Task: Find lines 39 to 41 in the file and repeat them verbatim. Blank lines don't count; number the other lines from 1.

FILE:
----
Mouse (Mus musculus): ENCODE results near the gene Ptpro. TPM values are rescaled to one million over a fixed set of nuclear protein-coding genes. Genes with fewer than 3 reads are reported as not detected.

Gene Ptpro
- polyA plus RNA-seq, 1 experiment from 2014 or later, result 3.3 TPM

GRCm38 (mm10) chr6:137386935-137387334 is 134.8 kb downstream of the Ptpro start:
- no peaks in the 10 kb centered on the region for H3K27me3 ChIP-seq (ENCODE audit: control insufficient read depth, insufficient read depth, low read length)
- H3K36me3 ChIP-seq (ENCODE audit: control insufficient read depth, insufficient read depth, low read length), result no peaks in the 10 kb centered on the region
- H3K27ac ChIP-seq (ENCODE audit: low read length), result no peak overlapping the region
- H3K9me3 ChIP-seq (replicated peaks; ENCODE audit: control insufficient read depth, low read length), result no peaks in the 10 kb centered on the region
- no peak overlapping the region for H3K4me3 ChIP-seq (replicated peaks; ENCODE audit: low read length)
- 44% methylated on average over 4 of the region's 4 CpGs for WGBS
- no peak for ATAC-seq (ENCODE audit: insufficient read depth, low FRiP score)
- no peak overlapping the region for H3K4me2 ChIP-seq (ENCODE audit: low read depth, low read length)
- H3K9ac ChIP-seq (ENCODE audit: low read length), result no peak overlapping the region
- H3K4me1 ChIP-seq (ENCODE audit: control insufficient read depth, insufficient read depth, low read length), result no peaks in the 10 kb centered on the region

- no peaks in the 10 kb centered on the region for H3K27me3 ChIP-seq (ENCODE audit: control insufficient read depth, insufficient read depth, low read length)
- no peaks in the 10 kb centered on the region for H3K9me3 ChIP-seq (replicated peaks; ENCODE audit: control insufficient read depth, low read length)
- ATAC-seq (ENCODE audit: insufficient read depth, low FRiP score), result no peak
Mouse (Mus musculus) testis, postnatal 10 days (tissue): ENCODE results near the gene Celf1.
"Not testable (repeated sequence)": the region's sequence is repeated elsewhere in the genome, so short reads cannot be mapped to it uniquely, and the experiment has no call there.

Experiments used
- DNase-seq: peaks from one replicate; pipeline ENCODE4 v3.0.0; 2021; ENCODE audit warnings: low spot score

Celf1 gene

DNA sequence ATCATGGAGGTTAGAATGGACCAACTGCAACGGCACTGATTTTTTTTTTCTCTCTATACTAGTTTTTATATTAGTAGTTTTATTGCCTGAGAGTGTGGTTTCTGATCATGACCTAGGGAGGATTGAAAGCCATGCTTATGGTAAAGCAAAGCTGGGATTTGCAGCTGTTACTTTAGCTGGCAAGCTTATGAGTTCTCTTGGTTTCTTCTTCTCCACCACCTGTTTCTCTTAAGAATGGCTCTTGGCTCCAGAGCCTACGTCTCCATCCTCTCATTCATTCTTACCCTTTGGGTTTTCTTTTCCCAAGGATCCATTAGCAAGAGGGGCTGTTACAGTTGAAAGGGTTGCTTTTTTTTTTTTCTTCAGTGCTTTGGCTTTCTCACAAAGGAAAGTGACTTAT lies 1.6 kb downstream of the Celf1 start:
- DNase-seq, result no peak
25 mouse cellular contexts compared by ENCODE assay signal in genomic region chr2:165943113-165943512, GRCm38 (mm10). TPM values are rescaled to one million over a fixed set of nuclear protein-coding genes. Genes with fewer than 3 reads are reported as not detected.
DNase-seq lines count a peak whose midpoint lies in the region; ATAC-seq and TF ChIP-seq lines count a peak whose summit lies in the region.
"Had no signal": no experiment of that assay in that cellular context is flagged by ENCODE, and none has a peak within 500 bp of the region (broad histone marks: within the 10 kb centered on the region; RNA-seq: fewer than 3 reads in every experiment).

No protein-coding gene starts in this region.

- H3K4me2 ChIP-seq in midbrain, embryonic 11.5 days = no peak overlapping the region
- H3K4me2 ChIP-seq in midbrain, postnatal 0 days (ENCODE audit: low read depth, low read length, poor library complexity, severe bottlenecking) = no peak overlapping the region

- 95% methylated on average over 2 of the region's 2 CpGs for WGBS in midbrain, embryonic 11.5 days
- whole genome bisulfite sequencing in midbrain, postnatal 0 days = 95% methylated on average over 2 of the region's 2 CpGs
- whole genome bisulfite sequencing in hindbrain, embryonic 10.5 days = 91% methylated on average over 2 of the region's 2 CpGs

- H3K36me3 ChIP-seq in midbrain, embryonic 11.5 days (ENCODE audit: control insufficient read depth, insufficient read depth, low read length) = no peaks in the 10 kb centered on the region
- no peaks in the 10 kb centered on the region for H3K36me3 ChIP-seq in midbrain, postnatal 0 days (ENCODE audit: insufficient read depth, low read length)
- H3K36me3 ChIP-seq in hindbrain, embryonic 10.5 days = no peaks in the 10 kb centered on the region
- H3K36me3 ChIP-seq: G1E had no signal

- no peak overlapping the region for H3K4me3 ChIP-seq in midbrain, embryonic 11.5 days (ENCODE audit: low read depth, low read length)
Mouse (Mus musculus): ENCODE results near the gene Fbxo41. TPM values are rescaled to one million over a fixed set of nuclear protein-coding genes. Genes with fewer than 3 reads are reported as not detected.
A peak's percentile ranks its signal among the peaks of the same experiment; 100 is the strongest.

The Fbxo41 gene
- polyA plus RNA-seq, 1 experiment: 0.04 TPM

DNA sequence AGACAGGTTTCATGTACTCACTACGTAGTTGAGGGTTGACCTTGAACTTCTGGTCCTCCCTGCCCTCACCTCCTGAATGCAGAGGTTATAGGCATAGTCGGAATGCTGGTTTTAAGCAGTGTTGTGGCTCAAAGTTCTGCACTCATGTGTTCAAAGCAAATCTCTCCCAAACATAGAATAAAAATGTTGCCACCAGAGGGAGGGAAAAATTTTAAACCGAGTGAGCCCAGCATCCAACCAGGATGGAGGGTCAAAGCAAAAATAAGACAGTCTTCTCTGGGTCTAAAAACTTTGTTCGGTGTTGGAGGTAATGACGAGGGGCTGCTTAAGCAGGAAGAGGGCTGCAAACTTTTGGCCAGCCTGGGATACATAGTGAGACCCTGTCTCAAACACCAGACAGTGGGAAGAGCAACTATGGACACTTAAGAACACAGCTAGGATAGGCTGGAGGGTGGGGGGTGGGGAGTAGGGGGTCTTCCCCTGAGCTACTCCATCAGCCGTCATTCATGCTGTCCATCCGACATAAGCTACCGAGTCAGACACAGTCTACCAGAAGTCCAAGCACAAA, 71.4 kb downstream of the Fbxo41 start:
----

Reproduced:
Mouse (Mus musculus): ENCODE results near the gene Fbxo41. TPM values are rescaled to one million over a fixed set of nuclear protein-coding genes. Genes with fewer than 3 reads are reported as not detected.
A peak's percentile ranks its signal among the peaks of the same experiment; 100 is the strongest.

The Fbxo41 gene